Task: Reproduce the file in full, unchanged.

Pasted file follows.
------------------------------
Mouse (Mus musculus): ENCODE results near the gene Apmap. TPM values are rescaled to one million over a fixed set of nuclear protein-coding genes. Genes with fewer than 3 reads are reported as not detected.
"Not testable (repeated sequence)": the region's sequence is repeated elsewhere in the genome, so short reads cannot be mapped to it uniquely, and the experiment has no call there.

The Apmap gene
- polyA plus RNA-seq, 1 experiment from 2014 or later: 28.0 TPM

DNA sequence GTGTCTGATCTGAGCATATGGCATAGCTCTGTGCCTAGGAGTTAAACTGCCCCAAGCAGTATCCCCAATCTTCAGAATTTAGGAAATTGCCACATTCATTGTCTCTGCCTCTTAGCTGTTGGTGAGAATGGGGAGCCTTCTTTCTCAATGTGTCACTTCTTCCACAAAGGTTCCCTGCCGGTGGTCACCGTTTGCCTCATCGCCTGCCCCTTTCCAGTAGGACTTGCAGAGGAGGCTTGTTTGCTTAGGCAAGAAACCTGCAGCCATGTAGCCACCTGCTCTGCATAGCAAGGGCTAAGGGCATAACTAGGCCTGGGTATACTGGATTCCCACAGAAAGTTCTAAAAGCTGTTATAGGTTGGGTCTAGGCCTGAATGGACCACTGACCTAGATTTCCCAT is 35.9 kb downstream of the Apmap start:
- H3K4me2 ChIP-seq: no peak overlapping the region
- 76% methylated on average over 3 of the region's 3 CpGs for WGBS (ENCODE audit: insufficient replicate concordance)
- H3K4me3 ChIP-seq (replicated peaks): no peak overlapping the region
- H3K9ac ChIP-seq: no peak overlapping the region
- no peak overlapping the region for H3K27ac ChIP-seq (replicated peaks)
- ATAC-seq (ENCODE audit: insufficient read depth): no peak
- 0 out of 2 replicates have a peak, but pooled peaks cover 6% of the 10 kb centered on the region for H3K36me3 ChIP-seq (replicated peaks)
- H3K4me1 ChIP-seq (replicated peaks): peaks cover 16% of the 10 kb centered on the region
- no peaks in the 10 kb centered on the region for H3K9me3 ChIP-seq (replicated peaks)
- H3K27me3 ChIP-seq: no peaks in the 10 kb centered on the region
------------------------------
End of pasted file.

Mouse (Mus musculus): ENCODE results near the gene Apmap. TPM values are rescaled to one million over a fixed set of nuclear protein-coding genes. Genes with fewer than 3 reads are reported as not detected.
"Not testable (repeated sequence)": the region's sequence is repeated elsewhere in the genome, so short reads cannot be mapped to it uniquely, and the experiment has no call there.

The Apmap gene
- polyA plus RNA-seq, 1 experiment from 2014 or later: 28.0 TPM

DNA sequence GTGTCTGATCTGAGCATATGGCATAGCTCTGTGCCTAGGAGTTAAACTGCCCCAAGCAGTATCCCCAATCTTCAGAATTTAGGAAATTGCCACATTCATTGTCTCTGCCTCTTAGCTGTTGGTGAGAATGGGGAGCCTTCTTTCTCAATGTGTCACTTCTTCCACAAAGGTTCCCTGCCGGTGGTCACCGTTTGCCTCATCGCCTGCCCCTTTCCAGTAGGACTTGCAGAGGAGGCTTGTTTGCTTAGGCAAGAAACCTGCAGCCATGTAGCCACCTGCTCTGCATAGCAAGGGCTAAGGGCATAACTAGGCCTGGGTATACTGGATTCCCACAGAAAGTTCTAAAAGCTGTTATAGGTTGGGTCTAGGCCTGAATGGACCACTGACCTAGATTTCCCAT is 35.9 kb downstream of the Apmap start:
- H3K4me2 ChIP-seq: no peak overlapping the region
- 76% methylated on average over 3 of the region's 3 CpGs for WGBS (ENCODE audit: insufficient replicate concordance)
- H3K4me3 ChIP-seq (replicated peaks): no peak overlapping the region
- H3K9ac ChIP-seq: no peak overlapping the region
- no peak overlapping the region for H3K27ac ChIP-seq (replicated peaks)
- ATAC-seq (ENCODE audit: insufficient read depth): no peak
- 0 out of 2 replicates have a peak, but pooled peaks cover 6% of the 10 kb centered on the region for H3K36me3 ChIP-seq (replicated peaks)
- H3K4me1 ChIP-seq (replicated peaks): peaks cover 16% of the 10 kb centered on the region
- no peaks in the 10 kb centered on the region for H3K9me3 ChIP-seq (replicated peaks)
- H3K27me3 ChIP-seq: no peaks in the 10 kb centered on the region